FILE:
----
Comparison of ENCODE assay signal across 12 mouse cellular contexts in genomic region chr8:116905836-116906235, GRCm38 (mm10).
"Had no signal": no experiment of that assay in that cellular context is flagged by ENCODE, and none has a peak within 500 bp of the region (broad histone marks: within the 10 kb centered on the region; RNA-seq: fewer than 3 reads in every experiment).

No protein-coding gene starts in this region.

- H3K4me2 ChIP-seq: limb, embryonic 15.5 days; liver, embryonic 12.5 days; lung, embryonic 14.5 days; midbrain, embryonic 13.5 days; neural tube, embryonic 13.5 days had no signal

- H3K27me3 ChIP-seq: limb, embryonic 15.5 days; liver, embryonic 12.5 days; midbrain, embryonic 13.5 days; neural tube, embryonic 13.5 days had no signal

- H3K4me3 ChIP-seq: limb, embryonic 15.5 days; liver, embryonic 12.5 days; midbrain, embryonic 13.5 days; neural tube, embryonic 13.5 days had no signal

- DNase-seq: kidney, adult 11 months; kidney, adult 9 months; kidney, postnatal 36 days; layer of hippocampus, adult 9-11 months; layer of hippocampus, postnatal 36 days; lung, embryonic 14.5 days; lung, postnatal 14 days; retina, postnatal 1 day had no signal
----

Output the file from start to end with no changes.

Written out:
Comparison of ENCODE assay signal across 12 mouse cellular contexts in genomic region chr8:116905836-116906235, GRCm38 (mm10).
"Had no signal": no experiment of that assay in that cellular context is flagged by ENCODE, and none has a peak within 500 bp of the region (broad histone marks: within the 10 kb centered on the region; RNA-seq: fewer than 3 reads in every experiment).

No protein-coding gene starts in this region.

- H3K4me2 ChIP-seq: limb, embryonic 15.5 days; liver, embryonic 12.5 days; lung, embryonic 14.5 days; midbrain, embryonic 13.5 days; neural tube, embryonic 13.5 days had no signal

- H3K27me3 ChIP-seq: limb, embryonic 15.5 days; liver, embryonic 12.5 days; midbrain, embryonic 13.5 days; neural tube, embryonic 13.5 days had no signal

- H3K4me3 ChIP-seq: limb, embryonic 15.5 days; liver, embryonic 12.5 days; midbrain, embryonic 13.5 days; neural tube, embryonic 13.5 days had no signal

- DNase-seq: kidney, adult 11 months; kidney, adult 9 months; kidney, postnatal 36 days; layer of hippocampus, adult 9-11 months; layer of hippocampus, postnatal 36 days; lung, embryonic 14.5 days; lung, postnatal 14 days; retina, postnatal 1 day had no signal